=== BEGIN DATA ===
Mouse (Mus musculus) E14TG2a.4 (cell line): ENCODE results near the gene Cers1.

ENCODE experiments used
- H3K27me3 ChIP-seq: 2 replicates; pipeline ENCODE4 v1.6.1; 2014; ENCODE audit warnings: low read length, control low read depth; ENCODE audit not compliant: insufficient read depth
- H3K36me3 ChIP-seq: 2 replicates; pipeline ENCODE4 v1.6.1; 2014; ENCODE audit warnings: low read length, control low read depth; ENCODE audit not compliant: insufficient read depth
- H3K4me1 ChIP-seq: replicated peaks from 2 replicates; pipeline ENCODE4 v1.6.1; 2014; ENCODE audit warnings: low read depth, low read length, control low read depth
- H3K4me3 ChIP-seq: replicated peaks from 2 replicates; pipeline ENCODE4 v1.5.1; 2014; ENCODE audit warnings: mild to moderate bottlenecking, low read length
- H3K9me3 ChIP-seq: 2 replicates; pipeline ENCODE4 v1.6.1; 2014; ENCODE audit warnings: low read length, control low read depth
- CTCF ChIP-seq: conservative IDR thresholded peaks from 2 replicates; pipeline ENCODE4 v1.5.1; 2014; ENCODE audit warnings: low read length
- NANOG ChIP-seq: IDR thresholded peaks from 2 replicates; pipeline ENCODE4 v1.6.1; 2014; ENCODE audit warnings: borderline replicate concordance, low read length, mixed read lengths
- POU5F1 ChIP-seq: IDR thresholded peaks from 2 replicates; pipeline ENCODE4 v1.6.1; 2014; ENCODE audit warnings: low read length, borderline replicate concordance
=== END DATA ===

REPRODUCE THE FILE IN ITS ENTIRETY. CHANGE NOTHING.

Mouse (Mus musculus) E14TG2a.4 (cell line): ENCODE results near the gene Cers1.

ENCODE experiments used
- H3K27me3 ChIP-seq: 2 replicates; pipeline ENCODE4 v1.6.1; 2014; ENCODE audit warnings: low read length, control low read depth; ENCODE audit not compliant: insufficient read depth
- H3K36me3 ChIP-seq: 2 replicates; pipeline ENCODE4 v1.6.1; 2014; ENCODE audit warnings: low read length, control low read depth; ENCODE audit not compliant: insufficient read depth
- H3K4me1 ChIP-seq: replicated peaks from 2 replicates; pipeline ENCODE4 v1.6.1; 2014; ENCODE audit warnings: low read depth, low read length, control low read depth
- H3K4me3 ChIP-seq: replicated peaks from 2 replicates; pipeline ENCODE4 v1.5.1; 2014; ENCODE audit warnings: mild to moderate bottlenecking, low read length
- H3K9me3 ChIP-seq: 2 replicates; pipeline ENCODE4 v1.6.1; 2014; ENCODE audit warnings: low read length, control low read depth
- CTCF ChIP-seq: conservative IDR thresholded peaks from 2 replicates; pipeline ENCODE4 v1.5.1; 2014; ENCODE audit warnings: low read length
- NANOG ChIP-seq: IDR thresholded peaks from 2 replicates; pipeline ENCODE4 v1.6.1; 2014; ENCODE audit warnings: borderline replicate concordance, low read length, mixed read lengths
- POU5F1 ChIP-seq: IDR thresholded peaks from 2 replicates; pipeline ENCODE4 v1.6.1; 2014; ENCODE audit warnings: low read length, borderline replicate concordance